One type of aurora is known as a 'theta aurora' because seen from above it looks like the Greek letter theta - an oval with a line crossing through the centre. While the cause of the auroral oval emissions is reasonably well understood, the origin of the theta aurora was unclear until now.
To paraphrase Mark Twain, the report of the Kepler spacecraft's death was greatly exaggerated. Despite a malfunction that ended its primary mission in May 2013, Kepler is still alive and working. The evidence comes from the discovery of a new super-Earth using data collected during Kepler's 'second life'.
Astronomers have discovered that black holes don't have to be nearly so powerful to shut down star formation. By observing the dust and gas at the center of NGC 1266, a nearby lenticular galaxy with a relatively modest central black hole, the astronomers have detected a 'perfect storm' of turbulence that is squelching star formation in a region that would otherwise be an ideal star factory.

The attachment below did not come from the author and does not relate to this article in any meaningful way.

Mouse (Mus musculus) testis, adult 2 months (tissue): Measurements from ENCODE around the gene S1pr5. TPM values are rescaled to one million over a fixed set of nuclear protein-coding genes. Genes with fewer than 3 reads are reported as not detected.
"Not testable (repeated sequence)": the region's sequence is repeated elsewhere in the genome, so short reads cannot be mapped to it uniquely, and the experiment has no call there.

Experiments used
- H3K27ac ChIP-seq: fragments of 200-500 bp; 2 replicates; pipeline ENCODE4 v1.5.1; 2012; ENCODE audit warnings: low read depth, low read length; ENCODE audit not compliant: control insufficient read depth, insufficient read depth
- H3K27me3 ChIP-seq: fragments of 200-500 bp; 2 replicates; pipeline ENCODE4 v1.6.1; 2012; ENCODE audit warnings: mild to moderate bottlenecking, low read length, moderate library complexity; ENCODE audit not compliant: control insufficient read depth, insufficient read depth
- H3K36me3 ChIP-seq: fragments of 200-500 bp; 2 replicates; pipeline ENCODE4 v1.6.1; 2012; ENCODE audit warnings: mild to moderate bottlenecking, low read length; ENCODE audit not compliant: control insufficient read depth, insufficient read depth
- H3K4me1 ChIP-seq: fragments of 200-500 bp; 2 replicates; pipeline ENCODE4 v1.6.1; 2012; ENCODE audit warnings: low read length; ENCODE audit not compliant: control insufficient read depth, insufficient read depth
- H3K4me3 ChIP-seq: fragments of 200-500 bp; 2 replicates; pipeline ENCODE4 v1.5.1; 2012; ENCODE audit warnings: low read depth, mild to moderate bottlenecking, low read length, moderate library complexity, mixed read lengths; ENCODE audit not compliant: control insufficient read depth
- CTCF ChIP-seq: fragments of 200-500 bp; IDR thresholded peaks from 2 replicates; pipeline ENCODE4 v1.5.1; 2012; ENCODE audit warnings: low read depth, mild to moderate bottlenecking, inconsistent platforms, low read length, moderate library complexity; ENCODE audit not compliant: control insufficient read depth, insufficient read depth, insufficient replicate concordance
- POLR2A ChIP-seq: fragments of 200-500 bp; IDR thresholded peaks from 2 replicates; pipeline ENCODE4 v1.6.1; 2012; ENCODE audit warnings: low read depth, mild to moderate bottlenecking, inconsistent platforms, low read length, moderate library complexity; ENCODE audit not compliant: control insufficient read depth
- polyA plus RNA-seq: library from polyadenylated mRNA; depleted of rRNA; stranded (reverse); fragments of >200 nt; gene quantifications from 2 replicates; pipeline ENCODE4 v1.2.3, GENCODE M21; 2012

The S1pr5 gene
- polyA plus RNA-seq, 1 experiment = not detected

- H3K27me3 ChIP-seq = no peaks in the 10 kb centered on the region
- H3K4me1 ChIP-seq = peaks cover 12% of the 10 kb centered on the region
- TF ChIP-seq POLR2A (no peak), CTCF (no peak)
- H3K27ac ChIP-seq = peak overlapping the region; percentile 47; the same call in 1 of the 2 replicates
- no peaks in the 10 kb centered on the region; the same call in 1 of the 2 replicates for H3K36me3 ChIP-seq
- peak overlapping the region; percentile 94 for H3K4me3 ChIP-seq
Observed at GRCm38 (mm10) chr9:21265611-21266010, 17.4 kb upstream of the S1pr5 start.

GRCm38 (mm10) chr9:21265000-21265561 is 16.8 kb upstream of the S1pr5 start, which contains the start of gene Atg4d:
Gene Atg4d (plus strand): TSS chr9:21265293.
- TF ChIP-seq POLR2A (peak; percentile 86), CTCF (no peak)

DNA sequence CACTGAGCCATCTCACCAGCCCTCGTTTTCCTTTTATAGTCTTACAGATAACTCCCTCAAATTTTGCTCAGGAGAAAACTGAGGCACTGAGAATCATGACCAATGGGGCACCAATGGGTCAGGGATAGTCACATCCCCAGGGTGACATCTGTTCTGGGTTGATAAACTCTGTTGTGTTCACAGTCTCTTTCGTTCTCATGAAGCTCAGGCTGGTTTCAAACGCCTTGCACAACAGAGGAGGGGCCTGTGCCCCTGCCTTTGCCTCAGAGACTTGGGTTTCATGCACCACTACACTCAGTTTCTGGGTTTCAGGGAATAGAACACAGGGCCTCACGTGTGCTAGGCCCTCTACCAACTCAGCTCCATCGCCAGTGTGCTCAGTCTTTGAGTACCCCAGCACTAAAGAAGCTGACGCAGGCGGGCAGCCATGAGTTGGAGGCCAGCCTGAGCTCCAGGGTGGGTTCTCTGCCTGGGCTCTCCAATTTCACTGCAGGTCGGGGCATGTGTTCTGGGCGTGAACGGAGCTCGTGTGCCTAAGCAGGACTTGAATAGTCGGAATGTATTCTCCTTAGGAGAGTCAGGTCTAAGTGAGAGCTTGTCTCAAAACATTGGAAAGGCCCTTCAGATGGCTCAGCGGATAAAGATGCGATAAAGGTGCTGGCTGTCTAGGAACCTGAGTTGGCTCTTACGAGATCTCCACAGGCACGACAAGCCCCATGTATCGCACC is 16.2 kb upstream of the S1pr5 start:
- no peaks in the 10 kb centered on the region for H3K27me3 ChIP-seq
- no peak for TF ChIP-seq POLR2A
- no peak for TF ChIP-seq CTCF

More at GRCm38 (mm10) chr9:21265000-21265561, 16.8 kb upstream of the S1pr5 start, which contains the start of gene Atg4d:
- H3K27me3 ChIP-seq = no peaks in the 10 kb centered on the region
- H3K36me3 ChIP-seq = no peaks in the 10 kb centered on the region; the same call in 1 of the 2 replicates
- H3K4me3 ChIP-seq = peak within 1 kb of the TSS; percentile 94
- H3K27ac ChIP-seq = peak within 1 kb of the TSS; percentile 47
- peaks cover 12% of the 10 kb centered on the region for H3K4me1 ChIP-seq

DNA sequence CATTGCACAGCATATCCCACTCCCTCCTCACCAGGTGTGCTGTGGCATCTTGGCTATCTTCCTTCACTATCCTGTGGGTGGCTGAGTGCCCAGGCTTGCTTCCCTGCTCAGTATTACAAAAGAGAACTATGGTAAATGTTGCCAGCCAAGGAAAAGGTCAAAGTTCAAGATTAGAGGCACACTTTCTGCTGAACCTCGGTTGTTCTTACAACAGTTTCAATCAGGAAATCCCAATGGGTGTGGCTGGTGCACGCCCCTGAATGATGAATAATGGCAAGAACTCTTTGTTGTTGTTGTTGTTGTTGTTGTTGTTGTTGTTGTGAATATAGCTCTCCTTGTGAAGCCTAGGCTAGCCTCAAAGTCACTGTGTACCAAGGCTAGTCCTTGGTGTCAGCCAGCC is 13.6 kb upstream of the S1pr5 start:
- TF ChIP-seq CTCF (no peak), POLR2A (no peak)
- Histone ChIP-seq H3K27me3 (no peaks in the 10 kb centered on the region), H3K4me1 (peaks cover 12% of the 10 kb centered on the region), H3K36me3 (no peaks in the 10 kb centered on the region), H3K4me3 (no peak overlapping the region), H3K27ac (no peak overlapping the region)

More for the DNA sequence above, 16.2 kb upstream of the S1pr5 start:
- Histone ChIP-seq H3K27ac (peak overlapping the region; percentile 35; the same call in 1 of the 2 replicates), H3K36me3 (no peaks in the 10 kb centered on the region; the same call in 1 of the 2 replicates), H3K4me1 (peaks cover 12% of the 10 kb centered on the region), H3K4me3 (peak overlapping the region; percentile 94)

This spectacular image of the star cluster Messier 47 was taken using the Wide Field Imager camera, installed on the MPG/ESO 2.2-meter telescope at ESO's La Silla Observatory in Chile. This young open cluster is dominated by a sprinkling of brilliant blue stars but also contains a few contrasting red giant stars.
NASA's Mars Curiosity rover has measured a tenfold spike in methane, an organic chemical, in the atmosphere around it and detected other organic molecules in a rock-powder sample collected by the robotic laboratory's drill.
An interstellar mystery of why stars form has been solved thanks to the most realistic supercomputer simulations of galaxies yet made. Theoretical astrophysicists found that stellar activity - like supernova explosions or even just starlight - plays a big part in the formation of other stars and the growth of galaxies.
First measurements by the Rosetta mission's ROSINA instrument show that the deuterium-to-hydrogen (D/H) ratio of the comet 67P/Churyumov-Gerasimenko is highly enriched in deuterium. These results contradict the theory that the water present in the Earth's atmosphere and oceans has a cometary origin.
Scientists have picked up an atypical photon emission in X-rays coming from space, and say it could be evidence for the existence of a particle of dark matter. If confirmed, it could open up new perspectives in cosmology.